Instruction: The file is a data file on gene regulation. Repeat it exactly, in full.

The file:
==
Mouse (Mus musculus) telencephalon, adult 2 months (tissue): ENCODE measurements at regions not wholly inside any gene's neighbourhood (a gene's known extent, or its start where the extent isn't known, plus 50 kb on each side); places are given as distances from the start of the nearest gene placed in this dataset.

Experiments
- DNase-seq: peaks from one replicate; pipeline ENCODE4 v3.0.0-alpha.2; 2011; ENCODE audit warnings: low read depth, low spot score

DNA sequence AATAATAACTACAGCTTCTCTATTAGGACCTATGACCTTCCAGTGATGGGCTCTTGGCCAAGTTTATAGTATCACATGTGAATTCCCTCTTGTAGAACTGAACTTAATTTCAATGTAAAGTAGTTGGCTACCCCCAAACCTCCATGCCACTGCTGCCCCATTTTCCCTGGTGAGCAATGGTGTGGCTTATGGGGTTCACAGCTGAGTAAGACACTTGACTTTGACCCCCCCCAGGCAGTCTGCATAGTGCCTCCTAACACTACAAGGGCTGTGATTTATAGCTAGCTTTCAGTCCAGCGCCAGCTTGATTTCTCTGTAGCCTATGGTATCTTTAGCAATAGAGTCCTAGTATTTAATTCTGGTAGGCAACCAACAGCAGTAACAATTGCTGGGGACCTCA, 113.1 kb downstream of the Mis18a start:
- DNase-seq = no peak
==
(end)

Mouse (Mus musculus) telencephalon, adult 2 months (tissue): ENCODE measurements at regions not wholly inside any gene's neighbourhood (a gene's known extent, or its start where the extent isn't known, plus 50 kb on each side); places are given as distances from the start of the nearest gene placed in this dataset.

Experiments
- DNase-seq: peaks from one replicate; pipeline ENCODE4 v3.0.0-alpha.2; 2011; ENCODE audit warnings: low read depth, low spot score

DNA sequence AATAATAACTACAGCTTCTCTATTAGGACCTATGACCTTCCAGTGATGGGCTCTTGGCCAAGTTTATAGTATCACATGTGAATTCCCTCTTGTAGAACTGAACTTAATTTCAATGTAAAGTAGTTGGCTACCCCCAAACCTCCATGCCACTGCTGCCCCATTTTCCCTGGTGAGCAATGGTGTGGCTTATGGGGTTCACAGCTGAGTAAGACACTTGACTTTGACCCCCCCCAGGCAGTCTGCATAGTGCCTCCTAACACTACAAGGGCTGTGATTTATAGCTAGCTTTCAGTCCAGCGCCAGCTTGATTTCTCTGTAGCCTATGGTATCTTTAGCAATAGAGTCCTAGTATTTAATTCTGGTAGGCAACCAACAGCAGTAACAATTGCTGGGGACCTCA, 113.1 kb downstream of the Mis18a start:
- DNase-seq = no peak